|The Rigging of the Vessel—An Attack from Foxes—Jup wounded—Jup cured—Completion of the Boat—Pencroft’s Triumph—The Bonadventure’s trial Trip to the South of the Island—An unexpected Document||127|
|Departure decided upon—Conjectures—Preparations—The three Passengers—First Night—Second Night—Tabor Island—Searching the Shore—Searching the Wood—No one—Animals—Plants—A Dwelling—Deserted||142|
|The Inventory—Night—A few Letters—Continuation of the Search—Plants and Animals—Herbert in great Danger—On Board—The Departure—Bad Weather—A Gleam of Reason—Lost on the Sea—A timely Light||154|
|The Return—Discussion—Cyrus Harding and the Stranger—Port Balloon—The Engineer’s Devotion—A touching Incident—Tears flow||166|
|A Mystery to be cleared up—The Stranger’s first Words—Twelve Years on the Islet—Avowal which escapes him—The Disappearance—Cyrus Harding’s Confidence—Construction of a Mill—The first Bread—An Act of Devotion—Honest Hands||176|
|Still alone—The Stranger’s Request—The Farm established at the Corral—Twelve Years ago—The Boatswain’s Mate of the Britannia—Left on Tabor Island—Cyrus Harding’s Hand—The mysterious Document||191|
|Conversation—Cyrus Harding and Gideon Spilett—An Idea of the Engineer’s—The Electric Telegraph—The Wires—The Battery—The Alphabet—Fine Season—Prosperity of the Colony—Photography—An Appearance of Snow—Two Years on Lincoln Island||203|
|Recollections of their Native Land—Probable Future—Project for surveying the Coasts of the Island—Departure on the 16th of April—Sea-view of Reptile End—The basaltic Rocks of the Western Coast—Bad Weather—Night comes on—New Incident||216|
|A Night at Sea—Shark Gulf—Confidences—Preparations for Winter—Forwardness of the Bad Season—Severe Cold—Work in the Interior—In Six Months—A Photographic Negative—Unexpected Incident||226|
LIST OF ILLUSTRATIONS
Conversation on the Subject of the Bullet—Construction of a Canoe—Hunting—At the Top of a Kauri—Nothing to attest the Presence of Man—Neb and Herbert’s Prize—Turning a Turtle—The Turtle disappears—Cyrus Harding’s Explanation.
It was now exactly seven months since the balloon voyagers had been thrown on Lincoln Island. During that time, notwithstanding the researches they had made, no human being had been discovered. No smoke even had betrayed the presence of man on the surface of the island. No vestiges of his handiwork showed that either at an early or at a late period had man lived there. Not only did it now appear to be uninhabited by any but themselves, but the colonists were compelled to believe that it never had been inhabited. And now, all this scaffolding of reasonings fell before a simple ball of metal, found in the body of an inoffensive rodent! In fact, this bullet must have issued from a firearm, and who but a human being could have used such a weapon?
When Pencroft had placed the bullet on the table, his companions looked at it with intense astonishment. All the consequences likely to result from this incident, notwithstanding its apparent insignificance, immediately took possession of their minds. The sudden apparition of a supernatural being could not have startled them more completely.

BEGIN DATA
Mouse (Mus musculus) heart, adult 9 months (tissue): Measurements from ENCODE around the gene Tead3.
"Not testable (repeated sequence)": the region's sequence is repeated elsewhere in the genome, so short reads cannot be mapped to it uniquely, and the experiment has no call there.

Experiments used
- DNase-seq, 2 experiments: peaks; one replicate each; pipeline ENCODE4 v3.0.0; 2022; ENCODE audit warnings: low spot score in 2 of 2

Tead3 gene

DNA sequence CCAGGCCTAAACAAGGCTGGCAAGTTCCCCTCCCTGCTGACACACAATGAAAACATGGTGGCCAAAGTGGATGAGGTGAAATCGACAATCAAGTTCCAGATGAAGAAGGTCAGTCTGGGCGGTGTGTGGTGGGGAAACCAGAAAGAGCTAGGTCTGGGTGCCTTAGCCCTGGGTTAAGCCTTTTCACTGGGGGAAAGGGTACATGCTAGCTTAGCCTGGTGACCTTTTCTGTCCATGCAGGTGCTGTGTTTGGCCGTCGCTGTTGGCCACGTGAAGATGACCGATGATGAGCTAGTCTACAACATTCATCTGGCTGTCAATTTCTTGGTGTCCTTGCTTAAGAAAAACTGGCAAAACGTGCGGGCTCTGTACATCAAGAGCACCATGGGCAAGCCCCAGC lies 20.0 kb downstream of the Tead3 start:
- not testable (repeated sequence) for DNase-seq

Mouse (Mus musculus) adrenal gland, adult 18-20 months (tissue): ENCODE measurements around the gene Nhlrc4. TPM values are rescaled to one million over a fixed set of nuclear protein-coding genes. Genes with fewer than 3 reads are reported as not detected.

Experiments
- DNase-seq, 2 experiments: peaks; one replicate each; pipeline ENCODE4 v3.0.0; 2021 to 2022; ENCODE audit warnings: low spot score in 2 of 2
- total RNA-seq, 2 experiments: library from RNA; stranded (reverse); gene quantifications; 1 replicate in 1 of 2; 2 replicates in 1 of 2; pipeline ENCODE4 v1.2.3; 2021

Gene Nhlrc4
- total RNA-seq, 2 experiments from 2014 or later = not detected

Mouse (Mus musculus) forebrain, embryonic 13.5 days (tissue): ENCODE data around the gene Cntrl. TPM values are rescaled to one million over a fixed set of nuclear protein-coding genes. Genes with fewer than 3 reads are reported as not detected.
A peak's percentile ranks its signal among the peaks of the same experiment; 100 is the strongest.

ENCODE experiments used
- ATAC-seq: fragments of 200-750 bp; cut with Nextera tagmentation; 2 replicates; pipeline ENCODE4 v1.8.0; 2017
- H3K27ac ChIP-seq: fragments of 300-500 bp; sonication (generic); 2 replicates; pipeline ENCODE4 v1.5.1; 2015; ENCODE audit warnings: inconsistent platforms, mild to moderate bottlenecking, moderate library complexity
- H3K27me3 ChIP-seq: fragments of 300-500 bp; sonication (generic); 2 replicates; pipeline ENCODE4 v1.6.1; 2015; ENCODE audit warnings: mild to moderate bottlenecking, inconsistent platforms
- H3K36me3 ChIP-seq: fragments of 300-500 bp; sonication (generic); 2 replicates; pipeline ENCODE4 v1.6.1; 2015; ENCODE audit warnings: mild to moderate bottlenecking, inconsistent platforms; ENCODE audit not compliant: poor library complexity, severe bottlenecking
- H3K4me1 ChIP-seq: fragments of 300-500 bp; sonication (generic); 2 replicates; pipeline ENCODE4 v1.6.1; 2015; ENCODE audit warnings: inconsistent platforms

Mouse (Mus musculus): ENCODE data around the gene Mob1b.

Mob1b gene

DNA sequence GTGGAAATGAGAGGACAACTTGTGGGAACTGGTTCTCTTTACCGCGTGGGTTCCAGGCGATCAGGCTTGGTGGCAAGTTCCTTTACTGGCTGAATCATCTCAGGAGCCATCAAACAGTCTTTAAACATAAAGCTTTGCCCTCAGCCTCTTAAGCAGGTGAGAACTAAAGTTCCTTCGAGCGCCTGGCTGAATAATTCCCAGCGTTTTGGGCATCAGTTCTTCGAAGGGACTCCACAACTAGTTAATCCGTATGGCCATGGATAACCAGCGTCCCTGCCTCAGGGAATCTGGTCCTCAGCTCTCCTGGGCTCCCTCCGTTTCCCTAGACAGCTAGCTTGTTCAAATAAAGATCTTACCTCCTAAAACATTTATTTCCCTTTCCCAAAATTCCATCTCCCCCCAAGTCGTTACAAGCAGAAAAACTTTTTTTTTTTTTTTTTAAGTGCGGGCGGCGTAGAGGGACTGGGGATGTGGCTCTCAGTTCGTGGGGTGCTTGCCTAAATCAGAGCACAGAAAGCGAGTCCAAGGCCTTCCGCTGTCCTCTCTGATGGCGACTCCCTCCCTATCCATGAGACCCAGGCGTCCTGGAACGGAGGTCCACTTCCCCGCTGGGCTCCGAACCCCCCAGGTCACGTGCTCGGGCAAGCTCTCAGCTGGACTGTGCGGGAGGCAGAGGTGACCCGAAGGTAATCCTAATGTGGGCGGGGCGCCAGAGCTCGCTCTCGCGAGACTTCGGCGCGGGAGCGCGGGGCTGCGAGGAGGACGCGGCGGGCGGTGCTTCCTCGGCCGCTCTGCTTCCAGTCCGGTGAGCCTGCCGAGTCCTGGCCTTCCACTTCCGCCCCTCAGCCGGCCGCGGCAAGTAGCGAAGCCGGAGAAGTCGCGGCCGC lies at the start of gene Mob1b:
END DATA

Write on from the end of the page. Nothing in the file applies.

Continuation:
Cyrus Harding did not hesitate to give utterance to the suggestions which this fact, at once surprising and unexpected, could not fail to raise in his mind. He took the bullet, turned it over and over, rolled it between his finger and thumb; then, turning to Pencroft, he asked,—
“Not more, captain,” replied Pencroft. “It was still sucking its mother when I found it in the trap.”
“Well,” said the engineer, “that proves that within three months a gun-shot was fired in Lincoln Island.”
“And that a bullet,” added Gideon Spilett, “wounded, though not mortally, this little animal.”
“That is unquestionable,” said Cyrus Harding, “and these are the deductions which must be drawn from this incident: that the island was inhabited before our arrival, or that men have landed here within three months. Did these men arrive here voluntarily or involuntarily, by disembarking on the shore or by being wrecked? This point can only be cleared up later. As to what they were, Europeans or Malays, enemies or friends of our race, we cannot possibly guess; and if they still inhabit the island, or if they have left it, we know not. But these questions are of too much importance to be allowed to remain long unsettled.”
“No! a hundred times no! a thousand times no!” cried the sailor, springing up from the table. “There are no other men than ourselves on Lincoln Island! By my faith! The island isn’t large, and if it had been inhabited, we should have seen some of the inhabitants long before this!”
“In fact, the contrary would be very astonishing,” said Herbert.
“But it would be much more astonishing, I should think,” observed the reporter, “that this peccary should have been born with a bullet in its inside!”
“At least,” said Neb seriously, “if Pencroft has not had—”
“Look here, Neb,” burst out Pencroft. “Do you think I could have a bullet in my jaw for five or six months without finding it out? Where could it be hidden?” he asked opening his mouth to show the two-and-thirty teeth with which it was furnished. “Look well, Neb, and if you find one hollow tooth in this set, I will let you pull out half a dozen!”
“Neb’s supposition is certainly inadmissible,” replied Harding, who, notwithstanding the gravity of his thoughts, could not restrain a smile. “It is certain that a gun has been fired in the island, within three months at most. But I am inclined to think that the people who landed on this coast were only here a very short time ago, or that they just touched here; for if, when we surveyed the island from the summit of Mount Franklin, it had been inhabited, we should have seen them or we should have been seen ourselves. It is therefore probable that within only a few weeks castaways have been thrown by a storm on some part of the coast. However that may be, it is of consequence to us to have this point settled.”
“I think that we should act with caution,” said the reporter.